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M2M's In Fashion: Wearables Play the US Open

What do you get when you combine country-club sports with high fashion and machine-to-machine (M2M) connectivity? Ralph Lauren's new "high-performance, fashion-forward Polo Tech shirt," making its debut at the US Open this week.

The polo comes in black, with Ralph's signature polo player logo in yellow, but more importantly has a conductive thread of sensors knitted into it that read biological and physiological information on the wearer. The technology, powered by Canadian company OMsignal, uses an accelerometer and gyroscope to collect data on the wearer's movement, direction, vitals and even stress level when a ball comes flying across the court.

This data is then transmitted via Bluetooth to the cloud, where it is stored and analyzed, producing information on the user's heartbeat, respiration, stress level, energy output and other activity-related stats, viewable from a mobile app.

Not Just a Fashion Statement
Marcos Giron shows off the new $200 Polo Tech, which uses sensors and a removable electronics pack to track all of an athlete's vitals... and a tight, stretchable knit to show off all of the athlete's six pack.
Marcos Giron shows off the new $200 Polo Tech, which uses sensors and a removable electronics pack to track all of an athlete's vitals... and a tight, stretchable knit to show off all of the athlete's six pack.


For more on wearables, check out our dedicated Internet of Things channel here on Light Reading.


The $200 Polo Tech shirt will be worn by several ball boys during the US Open, as well as by singles player Marcos Giron, but OMsignal sees applications for helping everyday athletes understand their bodies and improve their performance. Check out the following video to see the shirt -- and Giron -- in action.

This falls into the category of M2M apps that can be both useful and pretty cool. It also proves the point that anything that can be connected, will be -- whether by cellular, Bluetooth or another connectivity standard. We're not just talking devices and smartwatches, but your own clothing.

It's not bulky, obvious or outrageously expensive, either; it's simply embedded and running in the background. That's the kind of thing that can get everyone, not just tech geeks or super athletes, excited about the Internet of Things.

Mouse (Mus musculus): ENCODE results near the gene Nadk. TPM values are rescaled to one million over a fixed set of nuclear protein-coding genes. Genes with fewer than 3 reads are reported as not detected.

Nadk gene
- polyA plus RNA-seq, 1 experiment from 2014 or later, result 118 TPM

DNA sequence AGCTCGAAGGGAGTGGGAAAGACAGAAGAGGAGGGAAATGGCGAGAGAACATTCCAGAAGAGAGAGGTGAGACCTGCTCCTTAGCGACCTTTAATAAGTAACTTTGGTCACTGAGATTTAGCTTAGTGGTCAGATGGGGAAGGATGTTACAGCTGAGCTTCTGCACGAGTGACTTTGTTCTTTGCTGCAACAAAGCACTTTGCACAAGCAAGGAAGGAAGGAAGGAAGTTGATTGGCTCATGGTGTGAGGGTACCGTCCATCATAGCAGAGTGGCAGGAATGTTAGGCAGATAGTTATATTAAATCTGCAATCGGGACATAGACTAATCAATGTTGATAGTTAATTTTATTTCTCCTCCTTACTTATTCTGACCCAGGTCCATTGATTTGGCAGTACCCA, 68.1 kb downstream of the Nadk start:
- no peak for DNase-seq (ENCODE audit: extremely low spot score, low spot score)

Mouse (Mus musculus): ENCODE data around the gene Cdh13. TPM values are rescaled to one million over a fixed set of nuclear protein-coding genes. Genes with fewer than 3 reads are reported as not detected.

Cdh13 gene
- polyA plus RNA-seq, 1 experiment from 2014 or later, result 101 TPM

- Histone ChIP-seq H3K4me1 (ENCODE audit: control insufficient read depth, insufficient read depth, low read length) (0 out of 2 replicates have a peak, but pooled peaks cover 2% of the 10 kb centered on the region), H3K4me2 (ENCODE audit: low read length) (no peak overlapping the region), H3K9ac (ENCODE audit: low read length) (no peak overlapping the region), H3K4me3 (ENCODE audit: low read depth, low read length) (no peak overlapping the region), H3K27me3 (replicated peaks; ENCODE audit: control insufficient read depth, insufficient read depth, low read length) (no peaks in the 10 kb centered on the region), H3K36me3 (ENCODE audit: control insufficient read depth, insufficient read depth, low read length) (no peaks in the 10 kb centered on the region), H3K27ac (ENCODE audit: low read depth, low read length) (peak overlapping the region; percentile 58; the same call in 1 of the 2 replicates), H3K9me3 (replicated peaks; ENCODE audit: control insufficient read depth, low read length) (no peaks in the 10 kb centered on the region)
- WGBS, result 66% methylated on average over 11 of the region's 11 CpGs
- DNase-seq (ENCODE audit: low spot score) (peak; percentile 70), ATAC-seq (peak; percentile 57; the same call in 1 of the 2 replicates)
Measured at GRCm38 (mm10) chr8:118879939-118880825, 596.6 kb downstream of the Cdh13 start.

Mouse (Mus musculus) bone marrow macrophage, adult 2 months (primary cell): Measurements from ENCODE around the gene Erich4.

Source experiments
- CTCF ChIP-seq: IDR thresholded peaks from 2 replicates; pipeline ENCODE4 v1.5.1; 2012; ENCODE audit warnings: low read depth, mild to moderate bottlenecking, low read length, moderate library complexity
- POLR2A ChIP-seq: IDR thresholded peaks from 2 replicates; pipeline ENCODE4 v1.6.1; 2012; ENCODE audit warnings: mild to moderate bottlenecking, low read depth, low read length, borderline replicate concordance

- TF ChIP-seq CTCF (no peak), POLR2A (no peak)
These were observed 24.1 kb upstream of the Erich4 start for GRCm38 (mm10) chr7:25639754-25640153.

— Sarah Reedy, Senior Editor, Light Reading

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Mitch Wagner 9/3/2014 | 1:07:14 PM
Re: Skeptical I have no doubt the shirts will sell -- I'm a formerly obese guy myself. But will they be effective? That's the difference between a fad and a tech revolution. 
Liz Greenberg 8/26/2014 | 1:44:23 PM
Re: Skeptical I am with you MendyK...the news is rife with the headline that most consumers abandon wearables within 6 months etc (just search wearables abandoned).  The quantified life is very appealing to some but to most it becomes overhead.  A pedometer is an easy gadget to use and will get the average person moving.  So will an alarm to wake you in the morning.  So at the end of the day, it becomes an expensive T-shirt that many will launder once, fold once and then shelve.  Others will adopt it.
mendyk 8/26/2014 | 11:59:14 AM
Re: Skeptical Do you really need wearable tech for this? If the size label on your shirt has an X in it, that's pretty much all you need to know. A $10 t-shirt does this just fine.
kq4ym 8/26/2014 | 8:44:26 AM
Re: Skeptical I'll venture that the shirts, if combined with an app to lose weight might be a best seller to lots of us overweight and obese folks. As two-thirds of the world now fit that category, there's lots of folks out there who will at least try anything, even at $200 a pop.
Mitch Wagner 8/25/2014 | 8:36:01 PM
Skeptical Still waiting for a wearable tech gadget with mainstream appeal. This ain't it. Most people aren't pro athletes or even all that serious about exercise.
DanJones 8/25/2014 | 4:24:01 PM
Re: fragmentation Supposedly the two biggest wearable market sectors are medical sensors and pet trackers.
mendyk 8/25/2014 | 4:09:22 PM
Re: fragmentation As someone who is now temporarily immersed in a "quantified lifestyle" program, I can say without hesitation that it's a depressing way to live. But to that point, there is a huge and important application for wearables -- in healthcare programs.
sarahthomas1011 8/25/2014 | 3:46:08 PM
Re: fragmentation I don't think they help during the game, more so after to analyze your performance and make sure your health is in check. It's like a FitBit, but with more functionality and more discrete. People are loving the quanitified life concept, even if they don't do much with the data it seems.
cnwedit 8/25/2014 | 2:19:26 PM
Re: fragmentation I'm still a little unclear on how this helps the player during the game. Afterward, I guess you can look and see how well you performed under stress or in response to certain shots. 

I can't wait to hear some post-game interview in which the player thanks his M2M supplier/analyst.
MarkC73 8/25/2014 | 2:03:06 PM
Re: fragmentation And people asked what will you do with the billion plus IPv6 address that each person on earth will get.  I know someone who'll need that for shoes alone...
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